Government needs to speed up cannabis law reform, say protesters

“We’ve been given the constitutional right to grow and consume it, but we haven’t been given the right to trade with it,” says Linda Siboto

By Ihsaan Haffejee

19 September 2022

A protester at the Union Buildings on Saturday demonstrating against the slow pace of government reform in the cannabis industry. Photos: Ihsaan Haffejee

Various groups protested on Saturday on the lawns of the Union Buildings over the slow pace and haphazard approach to cannabis law reform and regulation in South Africa.

Under the umbrella of the Cannabis Mass Action Committee a memorandum of demands was handed to a representative of the office of The President. Cannabis legalisation and regulation, necessary to unlock the industry and change lives, is “disjointed, unfocused, and taking too long”, it says.

In 2018 the Constitutional Court declared that certain sections of the Drugs Act and Medicines Act were unconstitutional and gave Parliament 24 months to fix the defects.

Some progress has been made in the drafting of the Cannabis for Private Purposes Bill, but no actual legislation has been passed in four years since the ruling.

Protesters gathered on the lawns of the Union Buildings under the umbrella of the Cannabis Mass Action Committee.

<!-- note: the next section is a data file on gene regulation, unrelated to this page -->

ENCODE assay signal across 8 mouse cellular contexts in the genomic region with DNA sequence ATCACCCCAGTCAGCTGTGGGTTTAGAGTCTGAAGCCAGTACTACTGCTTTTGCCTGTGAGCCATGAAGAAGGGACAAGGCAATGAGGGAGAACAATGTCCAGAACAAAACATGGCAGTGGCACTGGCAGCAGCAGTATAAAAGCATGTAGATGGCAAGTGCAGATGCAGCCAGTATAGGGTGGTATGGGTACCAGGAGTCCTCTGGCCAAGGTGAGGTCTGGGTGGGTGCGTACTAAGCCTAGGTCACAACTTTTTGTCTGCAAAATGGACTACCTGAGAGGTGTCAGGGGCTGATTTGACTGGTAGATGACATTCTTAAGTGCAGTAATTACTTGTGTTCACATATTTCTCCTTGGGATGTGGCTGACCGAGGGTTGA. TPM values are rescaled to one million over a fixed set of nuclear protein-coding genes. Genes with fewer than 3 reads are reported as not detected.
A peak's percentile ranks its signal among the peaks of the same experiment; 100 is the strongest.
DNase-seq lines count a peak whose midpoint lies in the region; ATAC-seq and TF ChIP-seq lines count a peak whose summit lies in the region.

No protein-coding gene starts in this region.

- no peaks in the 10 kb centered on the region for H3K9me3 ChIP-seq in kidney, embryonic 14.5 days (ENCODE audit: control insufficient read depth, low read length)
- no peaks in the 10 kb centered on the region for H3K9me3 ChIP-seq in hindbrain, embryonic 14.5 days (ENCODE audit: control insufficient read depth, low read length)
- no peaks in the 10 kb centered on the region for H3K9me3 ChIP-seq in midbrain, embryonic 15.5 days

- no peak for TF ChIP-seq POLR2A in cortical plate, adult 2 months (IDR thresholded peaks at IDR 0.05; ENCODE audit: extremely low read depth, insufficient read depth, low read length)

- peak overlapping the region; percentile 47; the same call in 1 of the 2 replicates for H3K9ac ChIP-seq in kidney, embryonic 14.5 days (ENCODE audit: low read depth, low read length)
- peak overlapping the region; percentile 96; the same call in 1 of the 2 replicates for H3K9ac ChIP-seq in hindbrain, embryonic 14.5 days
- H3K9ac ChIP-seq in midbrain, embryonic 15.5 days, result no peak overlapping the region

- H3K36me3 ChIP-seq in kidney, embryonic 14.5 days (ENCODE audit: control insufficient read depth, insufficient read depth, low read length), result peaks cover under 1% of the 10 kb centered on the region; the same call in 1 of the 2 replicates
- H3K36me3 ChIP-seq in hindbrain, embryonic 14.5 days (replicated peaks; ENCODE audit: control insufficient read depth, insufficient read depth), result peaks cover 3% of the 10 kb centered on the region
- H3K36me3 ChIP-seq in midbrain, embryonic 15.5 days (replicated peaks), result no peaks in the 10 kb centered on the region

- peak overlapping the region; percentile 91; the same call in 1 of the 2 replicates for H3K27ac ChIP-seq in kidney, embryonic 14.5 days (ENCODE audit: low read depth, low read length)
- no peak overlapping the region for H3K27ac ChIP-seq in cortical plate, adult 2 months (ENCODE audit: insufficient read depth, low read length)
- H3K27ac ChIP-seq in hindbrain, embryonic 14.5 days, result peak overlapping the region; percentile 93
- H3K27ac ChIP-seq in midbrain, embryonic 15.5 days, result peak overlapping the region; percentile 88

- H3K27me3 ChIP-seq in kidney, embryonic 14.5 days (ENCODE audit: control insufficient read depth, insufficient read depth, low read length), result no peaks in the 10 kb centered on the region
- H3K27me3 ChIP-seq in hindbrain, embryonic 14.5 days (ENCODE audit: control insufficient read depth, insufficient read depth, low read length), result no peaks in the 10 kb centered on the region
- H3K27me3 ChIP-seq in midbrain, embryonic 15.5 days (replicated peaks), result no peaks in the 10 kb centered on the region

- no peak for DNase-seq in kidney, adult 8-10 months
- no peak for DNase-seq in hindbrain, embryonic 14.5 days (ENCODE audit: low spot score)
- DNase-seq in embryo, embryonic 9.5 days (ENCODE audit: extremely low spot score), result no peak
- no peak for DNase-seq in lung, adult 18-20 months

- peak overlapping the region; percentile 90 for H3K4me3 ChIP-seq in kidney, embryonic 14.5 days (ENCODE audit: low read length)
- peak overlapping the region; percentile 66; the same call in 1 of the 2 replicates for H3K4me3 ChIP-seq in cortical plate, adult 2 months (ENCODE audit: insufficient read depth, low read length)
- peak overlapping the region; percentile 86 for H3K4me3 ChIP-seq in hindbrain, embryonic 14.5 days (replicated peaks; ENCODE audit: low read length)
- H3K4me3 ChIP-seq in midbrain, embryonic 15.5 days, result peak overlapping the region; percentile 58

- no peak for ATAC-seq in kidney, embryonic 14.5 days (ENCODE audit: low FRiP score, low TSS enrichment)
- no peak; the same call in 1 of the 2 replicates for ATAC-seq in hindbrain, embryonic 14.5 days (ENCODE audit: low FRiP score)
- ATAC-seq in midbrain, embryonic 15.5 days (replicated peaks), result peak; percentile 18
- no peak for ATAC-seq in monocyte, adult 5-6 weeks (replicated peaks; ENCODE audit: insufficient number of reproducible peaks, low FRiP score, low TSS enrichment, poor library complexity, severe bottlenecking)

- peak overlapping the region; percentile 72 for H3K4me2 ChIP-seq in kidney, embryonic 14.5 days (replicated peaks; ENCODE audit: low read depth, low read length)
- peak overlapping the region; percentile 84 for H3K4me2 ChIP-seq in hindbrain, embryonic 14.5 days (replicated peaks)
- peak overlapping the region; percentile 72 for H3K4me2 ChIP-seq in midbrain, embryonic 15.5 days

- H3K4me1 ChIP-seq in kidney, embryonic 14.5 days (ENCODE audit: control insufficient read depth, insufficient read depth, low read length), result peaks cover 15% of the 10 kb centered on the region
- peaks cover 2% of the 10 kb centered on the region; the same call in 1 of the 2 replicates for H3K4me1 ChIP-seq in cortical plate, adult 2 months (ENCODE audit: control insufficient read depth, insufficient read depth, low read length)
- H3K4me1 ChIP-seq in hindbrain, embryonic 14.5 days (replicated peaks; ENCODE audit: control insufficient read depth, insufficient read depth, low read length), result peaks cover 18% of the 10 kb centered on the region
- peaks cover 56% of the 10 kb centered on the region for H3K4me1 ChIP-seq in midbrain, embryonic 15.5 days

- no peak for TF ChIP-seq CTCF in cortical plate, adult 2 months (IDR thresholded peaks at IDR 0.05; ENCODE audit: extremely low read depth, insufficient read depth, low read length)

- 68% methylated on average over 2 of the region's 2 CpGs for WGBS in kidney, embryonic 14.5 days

“We’ve been given the constitutional right to grow and consume it, but we haven’t been given the right to trade with it,” said Linda Siboto, director and co-founder at Cheeba Africa, a cannabis education academy in Johannesburg. He said some interim plan was needed “so that the industry can flourish and jobs can be created”.

Protesters also voiced concern that rural farmers who have been growing cannabis for many years will have their livelihoods threatened as big capital and foreign investors take control of the industry.

“Rural farmers have not been included in any of the master plans that have come from government … The only reason we have cannabis that is internationally renowned is due to those people in Lusikisiki and Mpondoland,” said Siboto.

“You have big pharmaceutical companies coming in and having commercial farms set up which cost millions of rands, which ordinary growers can’t compete with. So this industry is in danger of becoming like the tobacco industry. In places like America the tobacco and alcohol industries have been making big investments in cannabis … We really need the government to step in,” said Siboto.

Calls were also made for a moratorium on cannabis arrests. “Stop arresting us, we are not criminals,” was the rallying call from Myrtle Clarke, from Fields of Green for All, as the President’s representative, flanked by police, received the memo.

“How can you arrest people for selling ganja but companies like Clicks and Dischem are selling cannabis products in their stores?” asked Thapelo Khunou, one of the protest leaders.

Protesters react to the handing over of a memorandum of demands to a representative of the President’s office.